Perspective Snippets are on the home page, and are short one-liners. Perspective Snips are just a bit longer, and so have more explanations. Perspectives are longer still. Nutshells are attempts to cover the whole subject, generally fail, and should be renamed Perspectives belonging at a previous stage of maturity and view.

a central description

Nov 28, 2018

Anything that your conversationist presents and makes visible is something they are stuck on or incomplete with, and either resisting or not ‘being with’. Most of what you see and feel from someone is that resistance or discomfort.

If your conversationist was complete and without issue on a subject, then they wouldn’t notice the subject, and the subject wouldn’t manifest in conversation or behaviour. It would be like gravity or a rock, things that have no noticeable or significant feeling.

(When you complete something or move on, then the issue evaporates and disappears, usually silently and without realisation or catharsis).
The manifestations are more visible from outside – it is difficult if not impossible for the owner – your conversationist – to sense them, because their perception and awareness has to pass through these manifestations. From that inside, all they will sense – and therefore be projected to the canvas of the outside world – are these manifestations, these incomplete things.

You too will have these manifestations, but you won’t sense them directly either.

It gets more dramatic: the only things that come to your attention and consciousness are these incomplete things and resisting them. Your attention and consciousness is entirely filled with these things. This type of attention relates to your identity, and we might come to this later.
This is true of yourself – what you feel in yourself how these things that are incomplete and outstanding.

[Other less persistent and more superficial attention happens with inanimate objects, mostly when you notice something has changed or doesn’t add up].

The first thing to recognise is that expressing them open them up and makes visible for you and others to explore and work with.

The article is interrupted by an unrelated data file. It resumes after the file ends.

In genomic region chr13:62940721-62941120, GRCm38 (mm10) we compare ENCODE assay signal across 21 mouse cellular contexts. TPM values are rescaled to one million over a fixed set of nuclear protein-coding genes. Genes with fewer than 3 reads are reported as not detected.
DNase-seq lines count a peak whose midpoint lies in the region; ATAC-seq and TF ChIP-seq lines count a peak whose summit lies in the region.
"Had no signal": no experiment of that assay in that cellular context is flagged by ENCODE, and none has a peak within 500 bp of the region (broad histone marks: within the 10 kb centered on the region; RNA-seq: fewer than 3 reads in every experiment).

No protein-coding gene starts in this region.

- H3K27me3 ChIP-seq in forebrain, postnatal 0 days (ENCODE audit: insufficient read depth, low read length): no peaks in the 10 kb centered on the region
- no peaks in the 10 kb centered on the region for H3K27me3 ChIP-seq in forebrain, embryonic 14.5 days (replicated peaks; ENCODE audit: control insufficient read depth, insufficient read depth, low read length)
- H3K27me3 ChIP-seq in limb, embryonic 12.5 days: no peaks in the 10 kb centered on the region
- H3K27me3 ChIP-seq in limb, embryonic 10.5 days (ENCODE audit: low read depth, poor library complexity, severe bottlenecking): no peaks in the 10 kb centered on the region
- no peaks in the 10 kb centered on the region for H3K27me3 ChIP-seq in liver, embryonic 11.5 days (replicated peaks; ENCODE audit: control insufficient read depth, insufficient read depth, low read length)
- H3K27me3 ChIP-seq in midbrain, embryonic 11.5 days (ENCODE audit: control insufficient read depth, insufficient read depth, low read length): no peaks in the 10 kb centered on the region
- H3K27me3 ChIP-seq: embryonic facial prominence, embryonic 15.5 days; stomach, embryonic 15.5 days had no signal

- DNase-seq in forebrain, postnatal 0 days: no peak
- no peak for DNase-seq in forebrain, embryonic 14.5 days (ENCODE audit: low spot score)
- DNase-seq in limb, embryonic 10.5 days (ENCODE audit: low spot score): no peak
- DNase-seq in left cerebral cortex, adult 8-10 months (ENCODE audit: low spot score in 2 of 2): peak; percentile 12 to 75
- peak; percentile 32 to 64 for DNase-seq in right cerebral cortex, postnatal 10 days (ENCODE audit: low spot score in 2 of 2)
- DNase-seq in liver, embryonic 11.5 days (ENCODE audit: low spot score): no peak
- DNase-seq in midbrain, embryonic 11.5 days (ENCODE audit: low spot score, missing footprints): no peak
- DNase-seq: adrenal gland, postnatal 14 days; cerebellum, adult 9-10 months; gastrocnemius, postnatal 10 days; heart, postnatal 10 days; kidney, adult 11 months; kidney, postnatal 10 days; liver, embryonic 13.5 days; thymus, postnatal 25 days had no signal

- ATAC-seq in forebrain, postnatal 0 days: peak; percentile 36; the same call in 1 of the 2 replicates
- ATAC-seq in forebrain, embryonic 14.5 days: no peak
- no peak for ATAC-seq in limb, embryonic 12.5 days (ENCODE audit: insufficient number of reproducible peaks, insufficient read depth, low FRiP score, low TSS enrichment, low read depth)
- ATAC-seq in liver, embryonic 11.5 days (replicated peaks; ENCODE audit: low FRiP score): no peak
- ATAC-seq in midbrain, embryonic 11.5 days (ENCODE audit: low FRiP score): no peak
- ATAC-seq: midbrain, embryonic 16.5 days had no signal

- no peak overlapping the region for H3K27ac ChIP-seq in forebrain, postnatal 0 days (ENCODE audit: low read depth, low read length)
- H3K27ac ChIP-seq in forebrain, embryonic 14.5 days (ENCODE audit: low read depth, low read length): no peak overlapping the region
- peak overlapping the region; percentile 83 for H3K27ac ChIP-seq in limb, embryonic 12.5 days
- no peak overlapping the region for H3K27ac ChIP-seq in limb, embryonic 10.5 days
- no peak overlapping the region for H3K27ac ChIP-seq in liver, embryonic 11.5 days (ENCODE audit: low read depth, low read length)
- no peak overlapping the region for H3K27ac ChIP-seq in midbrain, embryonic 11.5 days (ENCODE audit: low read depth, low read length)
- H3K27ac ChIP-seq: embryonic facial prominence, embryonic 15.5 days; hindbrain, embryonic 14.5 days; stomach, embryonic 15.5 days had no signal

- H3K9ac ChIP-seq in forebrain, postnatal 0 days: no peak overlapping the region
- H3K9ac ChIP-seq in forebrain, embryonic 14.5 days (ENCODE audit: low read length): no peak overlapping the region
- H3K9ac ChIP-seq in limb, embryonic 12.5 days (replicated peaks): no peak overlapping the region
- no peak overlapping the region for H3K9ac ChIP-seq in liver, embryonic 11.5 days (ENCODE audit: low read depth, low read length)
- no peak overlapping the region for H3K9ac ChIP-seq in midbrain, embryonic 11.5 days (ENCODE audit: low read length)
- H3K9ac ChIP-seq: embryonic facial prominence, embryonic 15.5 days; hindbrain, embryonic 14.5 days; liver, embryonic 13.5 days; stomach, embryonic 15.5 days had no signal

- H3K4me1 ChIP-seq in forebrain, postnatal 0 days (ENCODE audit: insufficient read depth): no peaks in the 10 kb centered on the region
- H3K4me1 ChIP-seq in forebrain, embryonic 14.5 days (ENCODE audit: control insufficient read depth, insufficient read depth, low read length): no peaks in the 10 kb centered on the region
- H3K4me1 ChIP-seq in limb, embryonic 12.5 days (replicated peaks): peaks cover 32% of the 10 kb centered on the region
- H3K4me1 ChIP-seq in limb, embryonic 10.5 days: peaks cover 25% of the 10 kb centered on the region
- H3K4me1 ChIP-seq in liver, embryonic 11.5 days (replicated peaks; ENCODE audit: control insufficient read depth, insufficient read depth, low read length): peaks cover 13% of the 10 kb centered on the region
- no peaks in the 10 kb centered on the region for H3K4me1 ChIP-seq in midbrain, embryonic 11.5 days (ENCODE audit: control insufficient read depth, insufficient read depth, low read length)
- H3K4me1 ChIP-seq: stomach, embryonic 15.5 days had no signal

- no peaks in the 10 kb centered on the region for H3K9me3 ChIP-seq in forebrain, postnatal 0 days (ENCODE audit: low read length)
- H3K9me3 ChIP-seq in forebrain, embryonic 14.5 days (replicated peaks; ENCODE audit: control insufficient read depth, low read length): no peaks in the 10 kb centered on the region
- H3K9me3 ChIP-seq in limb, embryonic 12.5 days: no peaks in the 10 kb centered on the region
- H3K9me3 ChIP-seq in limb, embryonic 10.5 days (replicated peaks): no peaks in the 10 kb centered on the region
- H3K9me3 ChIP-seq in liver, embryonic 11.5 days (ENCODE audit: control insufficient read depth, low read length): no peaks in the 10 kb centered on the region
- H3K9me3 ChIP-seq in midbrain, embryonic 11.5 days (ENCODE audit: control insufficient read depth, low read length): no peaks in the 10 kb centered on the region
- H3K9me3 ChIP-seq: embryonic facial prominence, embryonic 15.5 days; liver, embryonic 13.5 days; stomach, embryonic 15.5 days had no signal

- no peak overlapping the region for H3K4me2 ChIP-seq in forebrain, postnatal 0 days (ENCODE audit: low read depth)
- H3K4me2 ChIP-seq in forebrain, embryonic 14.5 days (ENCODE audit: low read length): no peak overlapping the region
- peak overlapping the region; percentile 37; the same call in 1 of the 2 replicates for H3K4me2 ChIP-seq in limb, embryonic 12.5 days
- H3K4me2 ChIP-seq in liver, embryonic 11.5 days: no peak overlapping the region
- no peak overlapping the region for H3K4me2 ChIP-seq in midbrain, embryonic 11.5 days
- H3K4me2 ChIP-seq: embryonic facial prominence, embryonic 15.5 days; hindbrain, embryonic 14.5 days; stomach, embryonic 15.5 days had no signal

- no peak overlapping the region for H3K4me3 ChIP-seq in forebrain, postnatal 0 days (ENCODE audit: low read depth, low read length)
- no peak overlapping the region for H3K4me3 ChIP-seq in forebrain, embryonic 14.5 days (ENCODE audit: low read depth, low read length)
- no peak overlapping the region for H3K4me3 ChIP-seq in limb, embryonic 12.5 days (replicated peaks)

The second thing to recognise is that most of them are discrepancies (differences) between you and something close to home. (If they weren’t close to home, they would be as distant as a rock or gravity). Most differences are between what you want, and what’s happening. Or more likely, between what you believe you want, and what you believe is happening.

After I explain it this way to you, some incomplete issues become obvious. For example, anger, and irritation, impatience. “The definition of anger is not getting your own way”. So anger is the difference between what you want and what you get. Or rather what you believe you want, and what you believe you are getting.

When presented and exposed like this, much anger, irritation and impatience evaporates or diminishes because that’s often what happens when you see things for what they are. If you don’t see them for what they are, and believe them something else such as unforgivable insults or deliberate injustice, then they will persist and fester.

This is true and applies to most other negative emotions: for example, “taking offence is defending what isn’t really you” – someone or something has trodden on a value of yours, and you rise to defend or protect that value or yourself. If you visualise or see like this, then perhaps you reduce the insulter to being inept for missing the target (you). Alternatively, if you see your value as distinct and separate and from your inner self, then someone treading on something near you isn’t as serious as treading on you. In both cases you have a new opportunity to address the insulter separately, and to address them more appropriately and more directly.

But sometimes being presented and exposed like this is insufficient, and you need a tool or perspective with which to grapple with the issue. Or to get clearer on what needs to be presented and exposed. I figured out some of those, and wrote some of their essentials on